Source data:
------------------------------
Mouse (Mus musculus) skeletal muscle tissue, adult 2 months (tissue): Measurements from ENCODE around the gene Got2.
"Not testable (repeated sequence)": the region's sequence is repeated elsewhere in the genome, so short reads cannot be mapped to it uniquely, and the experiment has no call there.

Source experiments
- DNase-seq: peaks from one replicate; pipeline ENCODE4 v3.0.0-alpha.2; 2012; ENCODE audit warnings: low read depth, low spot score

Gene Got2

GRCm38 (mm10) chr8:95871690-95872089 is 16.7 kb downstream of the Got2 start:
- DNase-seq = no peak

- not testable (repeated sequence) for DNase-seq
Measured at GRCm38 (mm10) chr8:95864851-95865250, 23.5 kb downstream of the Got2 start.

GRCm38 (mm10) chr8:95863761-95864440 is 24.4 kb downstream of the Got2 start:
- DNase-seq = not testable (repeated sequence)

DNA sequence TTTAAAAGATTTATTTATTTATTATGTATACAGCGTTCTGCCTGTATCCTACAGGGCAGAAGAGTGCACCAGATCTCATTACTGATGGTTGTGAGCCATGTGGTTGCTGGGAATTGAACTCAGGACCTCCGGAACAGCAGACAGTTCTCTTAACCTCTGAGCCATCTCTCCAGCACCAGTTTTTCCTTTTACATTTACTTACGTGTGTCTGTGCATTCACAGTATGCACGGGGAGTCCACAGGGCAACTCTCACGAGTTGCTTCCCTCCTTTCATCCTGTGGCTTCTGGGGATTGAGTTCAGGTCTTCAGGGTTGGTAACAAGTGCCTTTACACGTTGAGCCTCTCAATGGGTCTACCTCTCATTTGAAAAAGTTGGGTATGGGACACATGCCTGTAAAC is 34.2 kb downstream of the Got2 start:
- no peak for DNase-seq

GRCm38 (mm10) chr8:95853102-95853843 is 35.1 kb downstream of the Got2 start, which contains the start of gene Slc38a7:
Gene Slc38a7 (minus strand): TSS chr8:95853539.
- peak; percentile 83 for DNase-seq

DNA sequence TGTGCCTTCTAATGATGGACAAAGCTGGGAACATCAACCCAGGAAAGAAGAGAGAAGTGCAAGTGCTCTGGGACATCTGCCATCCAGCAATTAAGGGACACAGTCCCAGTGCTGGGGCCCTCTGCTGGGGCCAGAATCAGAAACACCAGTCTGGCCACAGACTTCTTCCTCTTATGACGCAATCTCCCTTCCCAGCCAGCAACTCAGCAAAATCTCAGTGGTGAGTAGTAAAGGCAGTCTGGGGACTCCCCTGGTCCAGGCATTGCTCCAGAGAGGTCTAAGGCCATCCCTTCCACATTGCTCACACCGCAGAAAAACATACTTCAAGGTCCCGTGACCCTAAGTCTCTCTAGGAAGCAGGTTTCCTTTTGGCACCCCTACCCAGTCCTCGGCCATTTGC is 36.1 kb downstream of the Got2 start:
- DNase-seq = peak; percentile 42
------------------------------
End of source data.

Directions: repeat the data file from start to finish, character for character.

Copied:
Mouse (Mus musculus) skeletal muscle tissue, adult 2 months (tissue): Measurements from ENCODE around the gene Got2.
"Not testable (repeated sequence)": the region's sequence is repeated elsewhere in the genome, so short reads cannot be mapped to it uniquely, and the experiment has no call there.

Source experiments
- DNase-seq: peaks from one replicate; pipeline ENCODE4 v3.0.0-alpha.2; 2012; ENCODE audit warnings: low read depth, low spot score

Gene Got2

GRCm38 (mm10) chr8:95871690-95872089 is 16.7 kb downstream of the Got2 start:
- DNase-seq = no peak

- not testable (repeated sequence) for DNase-seq
Measured at GRCm38 (mm10) chr8:95864851-95865250, 23.5 kb downstream of the Got2 start.

GRCm38 (mm10) chr8:95863761-95864440 is 24.4 kb downstream of the Got2 start:
- DNase-seq = not testable (repeated sequence)

DNA sequence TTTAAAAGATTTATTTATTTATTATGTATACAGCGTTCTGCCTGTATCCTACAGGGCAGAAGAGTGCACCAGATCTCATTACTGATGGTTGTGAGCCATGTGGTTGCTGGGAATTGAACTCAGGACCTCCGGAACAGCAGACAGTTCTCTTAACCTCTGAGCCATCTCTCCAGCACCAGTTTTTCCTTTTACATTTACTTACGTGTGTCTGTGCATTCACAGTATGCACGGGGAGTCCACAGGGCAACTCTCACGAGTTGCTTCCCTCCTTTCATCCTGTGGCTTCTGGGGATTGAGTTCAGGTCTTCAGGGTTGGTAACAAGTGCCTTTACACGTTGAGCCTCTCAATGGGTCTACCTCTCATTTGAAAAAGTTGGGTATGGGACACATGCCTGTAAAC is 34.2 kb downstream of the Got2 start:
- no peak for DNase-seq

GRCm38 (mm10) chr8:95853102-95853843 is 35.1 kb downstream of the Got2 start, which contains the start of gene Slc38a7:
Gene Slc38a7 (minus strand): TSS chr8:95853539.
- peak; percentile 83 for DNase-seq

DNA sequence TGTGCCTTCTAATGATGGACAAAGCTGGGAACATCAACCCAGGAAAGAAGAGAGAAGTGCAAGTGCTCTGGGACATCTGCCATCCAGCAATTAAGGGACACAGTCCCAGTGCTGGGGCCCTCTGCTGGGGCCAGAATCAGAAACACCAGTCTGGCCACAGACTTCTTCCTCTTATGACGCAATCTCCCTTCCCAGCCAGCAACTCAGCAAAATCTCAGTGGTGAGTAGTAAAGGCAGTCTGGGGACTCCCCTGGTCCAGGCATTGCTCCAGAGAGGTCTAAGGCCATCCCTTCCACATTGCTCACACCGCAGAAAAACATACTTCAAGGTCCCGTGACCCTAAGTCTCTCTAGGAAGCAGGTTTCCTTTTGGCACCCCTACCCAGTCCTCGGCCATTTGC is 36.1 kb downstream of the Got2 start:
- DNase-seq = peak; percentile 42